Adam Wanner, MD
University of Miami Miller School of Medicine – Miami, FL
Alpha-1 Foundation – Miami, FL
Approximately six percent of the population has COPD, and COPD has become the third leading cause of death in the United States1. Although the awareness of COPD as a global health problem is growing and although there has been a recent surge in COPD research, spawned by industry and government funding agencies, our understanding of the pathogenetic mechanisms underlying this highly prevalent disease remains fragmentary. As a result, disease-modifying treatment is still elusive. Inhaled smoke, especially cigarette smoke, has been identified as the major cause of COPD, but it is not clear why only a minority of those exposed or exposing themselves to smoke develops clinical COPD. Genetic predisposition comes to mind as a possible explanation for this phenomenon, and the study of COPD genetics therefore is in full swing2,3.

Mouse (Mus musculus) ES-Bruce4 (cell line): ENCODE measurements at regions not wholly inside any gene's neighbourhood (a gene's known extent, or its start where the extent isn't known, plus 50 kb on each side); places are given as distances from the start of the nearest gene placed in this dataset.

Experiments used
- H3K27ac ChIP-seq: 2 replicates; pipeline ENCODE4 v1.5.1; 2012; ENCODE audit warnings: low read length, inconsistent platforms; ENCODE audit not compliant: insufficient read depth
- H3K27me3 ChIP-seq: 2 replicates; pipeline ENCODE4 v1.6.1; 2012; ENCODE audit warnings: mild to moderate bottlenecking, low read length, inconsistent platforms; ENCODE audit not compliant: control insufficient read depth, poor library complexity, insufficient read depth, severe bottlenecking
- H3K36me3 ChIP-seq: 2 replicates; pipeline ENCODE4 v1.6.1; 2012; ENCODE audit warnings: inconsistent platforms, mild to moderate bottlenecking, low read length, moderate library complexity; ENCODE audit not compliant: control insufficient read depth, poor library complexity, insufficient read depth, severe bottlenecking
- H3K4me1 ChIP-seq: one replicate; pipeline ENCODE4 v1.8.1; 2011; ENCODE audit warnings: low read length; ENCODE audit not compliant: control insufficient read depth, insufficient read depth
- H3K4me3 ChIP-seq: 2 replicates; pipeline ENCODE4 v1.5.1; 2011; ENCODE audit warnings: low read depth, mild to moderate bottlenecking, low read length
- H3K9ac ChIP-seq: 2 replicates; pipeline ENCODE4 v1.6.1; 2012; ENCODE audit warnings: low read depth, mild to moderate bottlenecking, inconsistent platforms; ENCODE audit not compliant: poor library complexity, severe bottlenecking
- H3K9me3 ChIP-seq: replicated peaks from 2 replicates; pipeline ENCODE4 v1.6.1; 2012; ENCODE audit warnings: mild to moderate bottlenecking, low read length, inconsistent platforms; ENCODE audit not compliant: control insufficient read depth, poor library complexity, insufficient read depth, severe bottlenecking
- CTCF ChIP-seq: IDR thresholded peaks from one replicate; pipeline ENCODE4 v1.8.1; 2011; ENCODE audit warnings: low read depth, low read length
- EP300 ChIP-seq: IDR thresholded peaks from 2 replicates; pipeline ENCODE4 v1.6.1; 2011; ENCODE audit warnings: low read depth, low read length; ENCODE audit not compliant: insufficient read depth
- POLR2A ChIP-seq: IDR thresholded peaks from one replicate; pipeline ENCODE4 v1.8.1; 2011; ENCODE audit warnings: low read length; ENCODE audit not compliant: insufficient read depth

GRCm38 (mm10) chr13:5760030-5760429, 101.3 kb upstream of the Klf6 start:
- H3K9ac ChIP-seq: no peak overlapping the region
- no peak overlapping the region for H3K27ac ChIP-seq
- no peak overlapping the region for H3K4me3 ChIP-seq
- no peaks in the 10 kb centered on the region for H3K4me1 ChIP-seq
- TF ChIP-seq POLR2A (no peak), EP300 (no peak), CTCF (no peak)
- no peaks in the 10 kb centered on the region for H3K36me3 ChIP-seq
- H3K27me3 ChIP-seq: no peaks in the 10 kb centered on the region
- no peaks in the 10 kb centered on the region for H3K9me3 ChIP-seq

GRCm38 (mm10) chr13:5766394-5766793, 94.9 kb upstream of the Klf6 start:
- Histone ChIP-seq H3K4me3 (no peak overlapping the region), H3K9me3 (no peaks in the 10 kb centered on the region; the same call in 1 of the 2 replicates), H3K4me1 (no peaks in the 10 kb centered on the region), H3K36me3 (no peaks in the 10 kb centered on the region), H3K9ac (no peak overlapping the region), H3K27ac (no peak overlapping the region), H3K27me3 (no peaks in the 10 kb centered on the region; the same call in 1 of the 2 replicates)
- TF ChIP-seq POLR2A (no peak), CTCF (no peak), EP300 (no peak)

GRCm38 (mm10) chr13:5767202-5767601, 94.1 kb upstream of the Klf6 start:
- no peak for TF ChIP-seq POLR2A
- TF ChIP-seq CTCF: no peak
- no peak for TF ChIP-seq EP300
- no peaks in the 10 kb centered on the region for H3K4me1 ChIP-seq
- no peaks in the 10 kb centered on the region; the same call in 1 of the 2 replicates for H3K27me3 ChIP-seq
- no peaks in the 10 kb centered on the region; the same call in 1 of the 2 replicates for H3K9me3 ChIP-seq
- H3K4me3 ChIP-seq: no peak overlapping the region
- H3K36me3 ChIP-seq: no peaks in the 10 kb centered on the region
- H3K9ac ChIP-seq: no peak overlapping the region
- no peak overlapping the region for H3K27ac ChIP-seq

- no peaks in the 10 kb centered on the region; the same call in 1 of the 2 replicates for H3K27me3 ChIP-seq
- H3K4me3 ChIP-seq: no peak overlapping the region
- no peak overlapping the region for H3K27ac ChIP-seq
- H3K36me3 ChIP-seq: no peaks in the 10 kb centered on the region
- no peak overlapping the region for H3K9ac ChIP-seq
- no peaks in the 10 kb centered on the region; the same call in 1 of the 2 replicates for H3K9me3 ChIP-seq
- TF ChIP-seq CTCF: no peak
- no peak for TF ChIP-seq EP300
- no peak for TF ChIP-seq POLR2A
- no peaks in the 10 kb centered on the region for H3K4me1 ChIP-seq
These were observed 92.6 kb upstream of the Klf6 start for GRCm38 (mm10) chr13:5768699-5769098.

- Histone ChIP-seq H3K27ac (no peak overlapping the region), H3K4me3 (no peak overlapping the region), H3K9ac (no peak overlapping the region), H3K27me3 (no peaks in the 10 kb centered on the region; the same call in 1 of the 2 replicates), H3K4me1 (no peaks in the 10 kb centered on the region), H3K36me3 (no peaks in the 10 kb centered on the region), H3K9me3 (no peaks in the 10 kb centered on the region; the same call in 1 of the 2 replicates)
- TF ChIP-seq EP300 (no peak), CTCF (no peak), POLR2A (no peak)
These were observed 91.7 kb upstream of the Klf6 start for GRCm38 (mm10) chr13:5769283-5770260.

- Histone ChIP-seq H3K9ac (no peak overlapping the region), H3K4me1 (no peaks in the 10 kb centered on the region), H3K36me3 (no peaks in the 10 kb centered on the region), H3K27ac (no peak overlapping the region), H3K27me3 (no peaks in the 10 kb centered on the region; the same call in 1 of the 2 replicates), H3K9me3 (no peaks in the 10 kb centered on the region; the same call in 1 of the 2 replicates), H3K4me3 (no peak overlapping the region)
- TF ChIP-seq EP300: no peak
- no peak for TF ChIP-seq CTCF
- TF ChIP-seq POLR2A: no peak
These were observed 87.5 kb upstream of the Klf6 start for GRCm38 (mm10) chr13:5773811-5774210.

The lung disease of patients with alpha-1 antitrypsin (AAT) deficiency resembles COPD, including emphysema, chronic bronchitis and bronchiectasis. However, in contrast to COPD, the genetic defect that is responsible for and the biology of the structurally and functionally defective alpha-1 antitrypsin protein that is linked to lung disease have been well characterized in AAT deficiency4-7. Furthermore, strides are being made to discover additional gene mutations that seem to be needed for the full expression of the AAT deficiency phenotype. In this sense, AAT research has had it easier than generic COPD research, and this is exemplified by the impressive advances that have been made in our understanding of the physiopathological consequences of the misfolded and polymeric alpha-1 antitrypsin protein, the basic defect that is responsible for both the liver and lung disease of AAT deficiency8,9.